Market Entry Strategies

What is the best way to enter markets in Asia? It is a question that we, at Trinity Bridge Asia, are often asked. Given the undoubted complexities of the region as a whole and of individual territories, our answer is often ‘it depends’. The answer lies in a rigorous examination of the local market characteristics assessed through the lens of the risk appetite of the organisation.

Trinity Bridge recommends that as a starting point it is necessary to do your homework through a structured qualitative and quantitative research project to evaluate the following elements:

Specific characteristics and ‘nuances’ of each market to be researched include:

  • Market dynamics
  • Demographic and wealth profiles of the specific target market,
  • Consumer preferences including price sensitivities or ability to pay
  • The structure of the market including the competitive landscape
  • The extent to which localisation of a product or service will be needed
  • Relevant regulatory considerations including any restrictions on foreign direct investment or ownership, trade issues and taxation
  • Logistical and labour considerations
  • Legal system and protections, especially in the area of intellectual property protection

The risk overlay will be case specific but frequently includes the extent to which an organisation wishes to retain direct control the brand and intellectual property, the potential of capital to be deployed and most critically the extent to which growth in Asia is central to the overall vision and business strategy.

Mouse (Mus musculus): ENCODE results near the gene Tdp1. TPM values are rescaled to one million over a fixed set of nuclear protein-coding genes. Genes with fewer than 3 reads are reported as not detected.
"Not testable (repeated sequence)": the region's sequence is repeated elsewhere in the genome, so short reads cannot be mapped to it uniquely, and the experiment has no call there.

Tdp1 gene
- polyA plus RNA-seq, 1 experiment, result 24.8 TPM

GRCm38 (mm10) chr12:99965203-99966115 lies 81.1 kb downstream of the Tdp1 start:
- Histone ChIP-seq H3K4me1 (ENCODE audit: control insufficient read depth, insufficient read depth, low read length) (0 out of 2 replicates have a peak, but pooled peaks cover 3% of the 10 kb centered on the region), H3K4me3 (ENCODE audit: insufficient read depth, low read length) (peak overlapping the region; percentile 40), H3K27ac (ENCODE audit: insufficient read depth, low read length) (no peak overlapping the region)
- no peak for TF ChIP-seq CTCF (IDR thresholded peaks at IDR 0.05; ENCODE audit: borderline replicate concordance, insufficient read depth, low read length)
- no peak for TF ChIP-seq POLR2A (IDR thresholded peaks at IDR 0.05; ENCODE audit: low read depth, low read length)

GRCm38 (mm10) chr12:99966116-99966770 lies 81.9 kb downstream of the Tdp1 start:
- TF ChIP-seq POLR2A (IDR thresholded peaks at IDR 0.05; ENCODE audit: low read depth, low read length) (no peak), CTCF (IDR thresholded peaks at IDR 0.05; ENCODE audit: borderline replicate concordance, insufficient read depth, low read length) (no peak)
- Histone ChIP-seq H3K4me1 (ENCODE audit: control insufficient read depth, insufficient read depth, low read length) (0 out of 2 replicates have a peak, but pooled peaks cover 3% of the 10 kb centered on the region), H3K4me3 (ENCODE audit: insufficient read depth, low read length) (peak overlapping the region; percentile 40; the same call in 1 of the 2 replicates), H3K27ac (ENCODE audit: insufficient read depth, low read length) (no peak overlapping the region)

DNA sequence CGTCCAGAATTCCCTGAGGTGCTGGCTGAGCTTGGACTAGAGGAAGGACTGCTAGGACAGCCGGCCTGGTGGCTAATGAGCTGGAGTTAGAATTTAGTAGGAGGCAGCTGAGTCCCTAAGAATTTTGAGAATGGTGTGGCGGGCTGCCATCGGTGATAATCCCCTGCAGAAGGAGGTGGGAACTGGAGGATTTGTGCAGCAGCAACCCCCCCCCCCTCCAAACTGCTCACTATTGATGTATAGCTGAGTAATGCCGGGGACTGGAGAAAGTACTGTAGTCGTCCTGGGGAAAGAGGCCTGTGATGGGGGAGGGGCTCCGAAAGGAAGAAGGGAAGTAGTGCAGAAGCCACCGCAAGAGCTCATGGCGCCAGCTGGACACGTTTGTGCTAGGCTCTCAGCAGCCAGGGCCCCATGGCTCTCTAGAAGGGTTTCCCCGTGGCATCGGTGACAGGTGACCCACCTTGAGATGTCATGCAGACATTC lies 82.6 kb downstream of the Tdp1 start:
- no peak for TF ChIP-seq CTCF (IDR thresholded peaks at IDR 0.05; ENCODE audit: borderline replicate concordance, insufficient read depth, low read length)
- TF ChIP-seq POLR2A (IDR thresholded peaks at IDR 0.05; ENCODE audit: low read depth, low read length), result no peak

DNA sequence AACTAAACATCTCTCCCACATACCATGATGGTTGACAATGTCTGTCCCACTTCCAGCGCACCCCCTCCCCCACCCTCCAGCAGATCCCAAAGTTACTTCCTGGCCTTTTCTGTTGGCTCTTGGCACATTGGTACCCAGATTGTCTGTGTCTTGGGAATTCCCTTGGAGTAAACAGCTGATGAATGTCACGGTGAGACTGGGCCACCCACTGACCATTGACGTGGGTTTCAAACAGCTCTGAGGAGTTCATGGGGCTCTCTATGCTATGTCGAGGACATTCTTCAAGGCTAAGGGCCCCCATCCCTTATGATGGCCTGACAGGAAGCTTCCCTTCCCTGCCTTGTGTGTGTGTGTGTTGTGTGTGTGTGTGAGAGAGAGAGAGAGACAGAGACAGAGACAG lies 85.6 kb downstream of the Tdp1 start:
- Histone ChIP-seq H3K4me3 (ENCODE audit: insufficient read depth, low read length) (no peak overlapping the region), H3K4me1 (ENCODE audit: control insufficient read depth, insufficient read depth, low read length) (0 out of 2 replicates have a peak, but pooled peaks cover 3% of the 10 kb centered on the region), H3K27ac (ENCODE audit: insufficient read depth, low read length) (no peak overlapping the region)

While the resulting strategies are always business specific, the Trinity Bridge experience is that, as illustrated in the following diagram, there are five common strategies that businesses have used to successfully build business in Asia. They are: (1) distribution using a third-party; (2) the use of an outsourced “sales-only” agent to handle a sub-set of the sales process (lead generation, client servicing, etc.)  (3) where key intellectual property is licensed or franchised to another party; (4) a full-blown equity joint venture or partnership and (5) an investment in or acquisition of a potential competitor in Asia.

These approaches are not necessarily mutually exclusive and, in some cases, more than one will apply over time as the organisation’s knowledge and experience of Asia increases. In all cases however they will be tailored to reflect the nuances of each market as identified in the initial research. While success in Asia can never be guaranteed, it can never happen without the right level of local insight. In the short run this can be acquired but in the long term it must be earned.

For more information on market entry strategies for Asia please contact Rob Agnew, Partner and Co-founder of Trinity Bridge Asia ([email protected] or +852 6113 3158).

The 2020 Business Crisis – Feel the LUV

We surveyed broad spectrum of Hong Kong CFOs about their expectations on the shape of the recovery post COVID-19 and optimism is in short supply; indeed only 9% see a V-shaped rebound or a quick return business at 2019 levels.

Business Re-boot Considerations

The COVID crisis has been an enormous strain on many businesses and many are looking at plans to ‘reboot’. Here are some thoughts from Trinity Bridge Asia on the five key aspects that you should consider when preparing such a plan.

Partner Identification Process

Many of Trinity Bridges’ clients are looking to identify the right Asian partner and negotiate a distribution deal that will ensure growth and success in Asia.